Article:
To write my material I needed to know what was being taught in the college fashion programs. Fortunately the 4-H Club I had organized for my daughter and several of her friends did so well, I was asked to teach the new sewing course at Jefferson University, back in 1990. That gave me the opportunity to audit other fashion courses, as well as the textile courses offered at the University.
I used the money I was paid to buy the computers, printers, and other office materials I needed to write the textbooks, which I was now able to test in the classroom test. When I stepped over to the Continuing Professional Education department I got fantastic feedback from the design room personnel and other professional women who took my program.
It took 30 years to write the books. Everytime I would be about to give up, something would happen that would keep me going. I have learned that bad luck is good luck in disguise. Once I quit a job with no job to go to. In the paper that night was an ad for a better job. I was hired the next day.
While the global pandemic of COVID-19 is associated primarily with adversities, it has also brought about a true boom in startups, with successful entrepreneurship in many countries. The pandemic has impacted all of us in one way or another. Would you like to share your experience on a personal and professional level?
My son is a production editor for the English publishing company, Taylor and Francis. When the pandemic hit he stopped commuting to their satellite in Philadelphia and began working for them at home.
No longer commuting, he began to think about his plans to become an animator and realized the time involved would be prohibitive.
He thought about all the material I have. He decided to join me and promote my business. We now make videos, which as previously mentioned, are televised to the Philadelphia community. He lives one mile from our home. He has extensive video equipment set up in his studio. He likes to be behind the camera, I like to be in front.
Your journey and your vision are very inspiring, but are there any achievements or accomplishments you would like to mention?
When I decided to start a 4-H Clothing and Textile club for my daughter and several of her friends, I was told by the county agent that I could teach any sewing method I pleased. When I said that I would teach industrial methods I was told that was the one method I could not teach. I asked why not? And was told We don’t teach that.
I asked the other mothers what they wanted their daughters to learn. They answered: We don’t care about 4-H. We want our daughters to learn to sew the way you sew.
I taught industrial methods. The final (third) year of my club’s participation in 4-H, although everyone agreed at the final fashion show that my daughter’s outfit was the best in the show, she won no prizes and cried all the way home. I pointed out that life isn’t always fair. But when my club’s work was judged for the fair, all three girls received perfect scores. Their work was shown at the fair with the huge rosettes they had won. My daughter then realized the fashion show had been set up.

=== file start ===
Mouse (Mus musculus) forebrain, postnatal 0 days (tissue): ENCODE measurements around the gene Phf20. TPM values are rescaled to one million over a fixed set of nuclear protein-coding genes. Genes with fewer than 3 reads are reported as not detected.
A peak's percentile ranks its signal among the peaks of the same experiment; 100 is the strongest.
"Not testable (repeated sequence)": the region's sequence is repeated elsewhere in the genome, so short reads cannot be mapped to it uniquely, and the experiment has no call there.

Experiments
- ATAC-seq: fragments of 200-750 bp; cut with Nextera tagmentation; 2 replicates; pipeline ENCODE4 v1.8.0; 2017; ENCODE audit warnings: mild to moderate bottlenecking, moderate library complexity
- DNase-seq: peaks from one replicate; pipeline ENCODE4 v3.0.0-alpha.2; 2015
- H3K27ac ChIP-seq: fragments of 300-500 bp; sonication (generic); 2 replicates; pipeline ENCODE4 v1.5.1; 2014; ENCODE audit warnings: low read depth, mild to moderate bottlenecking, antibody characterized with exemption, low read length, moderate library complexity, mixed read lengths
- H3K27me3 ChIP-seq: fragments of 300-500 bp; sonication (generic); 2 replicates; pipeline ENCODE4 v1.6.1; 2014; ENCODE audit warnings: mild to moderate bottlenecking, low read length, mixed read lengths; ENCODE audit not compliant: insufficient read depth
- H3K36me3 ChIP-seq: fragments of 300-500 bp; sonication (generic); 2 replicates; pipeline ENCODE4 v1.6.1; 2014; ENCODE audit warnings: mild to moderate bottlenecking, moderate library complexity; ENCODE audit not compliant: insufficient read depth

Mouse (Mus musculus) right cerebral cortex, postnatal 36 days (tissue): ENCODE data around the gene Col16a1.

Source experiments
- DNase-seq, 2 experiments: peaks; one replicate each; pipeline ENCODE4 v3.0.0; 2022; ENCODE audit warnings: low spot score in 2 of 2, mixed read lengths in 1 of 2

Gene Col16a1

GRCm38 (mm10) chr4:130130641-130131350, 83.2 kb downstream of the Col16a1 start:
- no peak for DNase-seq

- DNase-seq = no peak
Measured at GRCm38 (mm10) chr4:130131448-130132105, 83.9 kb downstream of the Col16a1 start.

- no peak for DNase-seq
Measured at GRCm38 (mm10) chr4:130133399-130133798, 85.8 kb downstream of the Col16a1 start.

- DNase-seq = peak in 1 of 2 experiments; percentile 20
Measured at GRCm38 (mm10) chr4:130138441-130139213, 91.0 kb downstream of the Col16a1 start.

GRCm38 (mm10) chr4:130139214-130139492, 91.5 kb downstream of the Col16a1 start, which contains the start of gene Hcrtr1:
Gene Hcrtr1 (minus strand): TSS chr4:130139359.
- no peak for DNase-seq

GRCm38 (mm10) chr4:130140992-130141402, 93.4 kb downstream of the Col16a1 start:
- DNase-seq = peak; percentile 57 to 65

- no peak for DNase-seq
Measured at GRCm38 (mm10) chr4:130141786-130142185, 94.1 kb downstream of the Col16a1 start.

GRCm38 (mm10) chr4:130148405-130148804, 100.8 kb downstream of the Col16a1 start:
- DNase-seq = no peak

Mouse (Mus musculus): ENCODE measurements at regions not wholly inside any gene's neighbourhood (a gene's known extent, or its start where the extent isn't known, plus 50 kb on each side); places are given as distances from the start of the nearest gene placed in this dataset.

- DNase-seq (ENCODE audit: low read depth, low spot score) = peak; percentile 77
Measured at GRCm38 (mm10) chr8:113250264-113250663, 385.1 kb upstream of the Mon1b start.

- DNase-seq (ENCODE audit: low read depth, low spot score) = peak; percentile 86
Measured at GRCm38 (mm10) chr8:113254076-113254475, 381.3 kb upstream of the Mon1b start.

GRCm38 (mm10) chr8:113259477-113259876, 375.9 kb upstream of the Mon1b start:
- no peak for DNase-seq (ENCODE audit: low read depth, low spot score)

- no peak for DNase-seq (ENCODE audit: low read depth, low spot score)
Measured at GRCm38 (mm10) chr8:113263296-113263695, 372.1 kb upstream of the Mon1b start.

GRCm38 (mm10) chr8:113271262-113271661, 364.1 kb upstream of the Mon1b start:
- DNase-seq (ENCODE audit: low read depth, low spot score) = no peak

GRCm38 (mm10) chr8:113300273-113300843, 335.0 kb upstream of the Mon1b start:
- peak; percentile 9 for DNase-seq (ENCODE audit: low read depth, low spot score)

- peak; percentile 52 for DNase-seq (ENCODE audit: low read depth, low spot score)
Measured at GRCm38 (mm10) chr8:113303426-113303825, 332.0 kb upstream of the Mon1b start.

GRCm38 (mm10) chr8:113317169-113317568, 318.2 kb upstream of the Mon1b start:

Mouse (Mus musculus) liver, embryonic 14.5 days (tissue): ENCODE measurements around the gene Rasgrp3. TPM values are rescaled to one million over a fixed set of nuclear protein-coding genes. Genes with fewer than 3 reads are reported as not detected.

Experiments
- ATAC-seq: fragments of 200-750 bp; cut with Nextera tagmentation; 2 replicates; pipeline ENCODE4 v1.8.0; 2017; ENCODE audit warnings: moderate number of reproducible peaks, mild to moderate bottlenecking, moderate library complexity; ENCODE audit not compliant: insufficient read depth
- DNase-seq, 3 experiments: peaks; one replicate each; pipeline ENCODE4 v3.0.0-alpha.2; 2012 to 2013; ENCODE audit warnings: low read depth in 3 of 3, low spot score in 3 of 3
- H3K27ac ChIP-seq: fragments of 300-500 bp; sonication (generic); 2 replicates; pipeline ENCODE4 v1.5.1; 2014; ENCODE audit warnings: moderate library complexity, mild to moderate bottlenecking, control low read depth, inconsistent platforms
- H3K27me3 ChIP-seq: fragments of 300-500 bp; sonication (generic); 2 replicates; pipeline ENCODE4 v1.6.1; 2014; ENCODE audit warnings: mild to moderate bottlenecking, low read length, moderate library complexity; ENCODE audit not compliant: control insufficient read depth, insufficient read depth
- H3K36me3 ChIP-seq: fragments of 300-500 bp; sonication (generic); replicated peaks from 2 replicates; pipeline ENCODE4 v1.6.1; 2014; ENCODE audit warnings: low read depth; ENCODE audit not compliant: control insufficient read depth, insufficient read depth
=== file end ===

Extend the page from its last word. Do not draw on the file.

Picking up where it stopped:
The girls, still in the 4H junior devision, just turned 12 and 13, had completed the ten year program in three. Their achievements were the reason I was asked to teach at Jefferson, even though I had yet to finish my degree. https://laurelhoffmann.com/4-h-clover-club/
Would you like to share with our young budding women entrepreneurs the change you would like to see in the world if given an opportunity?
I believe that women need access to the sewing procedures used in the industry, scaled down, so they can be used in the home.
Women need access to attractive clothing. Although some believe that what we wear doesn’t matter, it matters a LOT! Everyday we get dressed. Everything in our closets we put there. What we wear tells others who we are. Wearing attractive clothing gets the better job, the pay raise, the man. Sewing for others should pay.
What’s the most important thing you’ve learned in your personal life and professional journey? What is your personal motto in life?
Maintaining one’s self-respect is, in my opinion, the most important aspect of one’s life. One must stand for one’s convictions, right wrongs when confronted, stand up for what is right. I walked off the factory floor when my boss insisted that I do work that I knew would stop the factory line. I want to be a person I respect and like, and that others respect and like.
Women are a growing force in the workplaces worldwide, standing shoulder to shoulder with their male counterparts. There are cracks in glass ceilings everywhere, with many women breaking through to carve out a space right at the top of the pyramid. What are your thoughts about women’s leadership today?
Women’s leadership is growing. On my first job I was a clerk typist for a lawyer who did workman’s compensation. I learned then that the combination of male and female combines the skills of both sexes. I grew up with many boy cousins. I lived on a farm with men around all day. I believe that as more and more women stand shoulder and shoulder with men, the world will benefit in ways we have yet to realize or imagine.
I am one of the first women to become a production patternmaker. Until then, only men had such positions. I LOVE running factories. I was good at it. I’m hoping to make those skills available to women all over the globe.
With your grit and determination, you are making a considerable impact, breaking through, and serving as role models for many budding entrepreneurs. What would you want to say to our young women leaders/audience reading this?
GO for it!